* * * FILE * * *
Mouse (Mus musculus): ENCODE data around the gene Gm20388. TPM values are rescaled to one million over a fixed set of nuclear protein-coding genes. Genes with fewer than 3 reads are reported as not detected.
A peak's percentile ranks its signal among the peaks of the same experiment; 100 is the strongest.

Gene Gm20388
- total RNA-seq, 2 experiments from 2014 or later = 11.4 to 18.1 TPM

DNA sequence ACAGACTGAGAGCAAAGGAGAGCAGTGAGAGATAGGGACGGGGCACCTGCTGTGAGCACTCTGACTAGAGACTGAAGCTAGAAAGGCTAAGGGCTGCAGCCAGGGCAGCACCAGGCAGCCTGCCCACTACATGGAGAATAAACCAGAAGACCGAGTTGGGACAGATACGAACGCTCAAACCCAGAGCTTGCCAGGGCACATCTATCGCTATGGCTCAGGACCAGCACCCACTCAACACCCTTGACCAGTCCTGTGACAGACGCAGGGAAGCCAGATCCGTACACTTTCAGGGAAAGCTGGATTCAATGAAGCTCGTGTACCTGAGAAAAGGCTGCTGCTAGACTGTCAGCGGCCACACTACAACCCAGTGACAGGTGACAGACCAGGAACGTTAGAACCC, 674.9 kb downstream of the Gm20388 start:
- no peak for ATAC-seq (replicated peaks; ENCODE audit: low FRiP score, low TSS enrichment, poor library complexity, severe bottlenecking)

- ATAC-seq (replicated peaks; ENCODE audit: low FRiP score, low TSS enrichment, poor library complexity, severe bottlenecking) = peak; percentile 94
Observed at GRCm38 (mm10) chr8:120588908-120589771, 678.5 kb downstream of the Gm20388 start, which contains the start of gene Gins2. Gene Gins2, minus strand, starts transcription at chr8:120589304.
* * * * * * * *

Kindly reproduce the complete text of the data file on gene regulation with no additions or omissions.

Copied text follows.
Mouse (Mus musculus): ENCODE data around the gene Gm20388. TPM values are rescaled to one million over a fixed set of nuclear protein-coding genes. Genes with fewer than 3 reads are reported as not detected.
A peak's percentile ranks its signal among the peaks of the same experiment; 100 is the strongest.

Gene Gm20388
- total RNA-seq, 2 experiments from 2014 or later = 11.4 to 18.1 TPM

DNA sequence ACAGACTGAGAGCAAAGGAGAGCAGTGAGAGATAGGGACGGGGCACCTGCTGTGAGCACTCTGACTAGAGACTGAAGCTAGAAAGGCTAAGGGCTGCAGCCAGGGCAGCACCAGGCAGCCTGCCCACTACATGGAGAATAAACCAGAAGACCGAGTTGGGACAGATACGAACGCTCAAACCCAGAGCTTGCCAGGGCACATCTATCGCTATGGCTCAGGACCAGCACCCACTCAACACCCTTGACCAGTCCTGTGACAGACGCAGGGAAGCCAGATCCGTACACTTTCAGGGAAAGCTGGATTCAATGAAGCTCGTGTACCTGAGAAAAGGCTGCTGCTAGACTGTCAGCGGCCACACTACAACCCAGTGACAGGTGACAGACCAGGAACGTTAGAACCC, 674.9 kb downstream of the Gm20388 start:
- no peak for ATAC-seq (replicated peaks; ENCODE audit: low FRiP score, low TSS enrichment, poor library complexity, severe bottlenecking)

- ATAC-seq (replicated peaks; ENCODE audit: low FRiP score, low TSS enrichment, poor library complexity, severe bottlenecking) = peak; percentile 94
Observed at GRCm38 (mm10) chr8:120588908-120589771, 678.5 kb downstream of the Gm20388 start, which contains the start of gene Gins2. Gene Gins2, minus strand, starts transcription at chr8:120589304.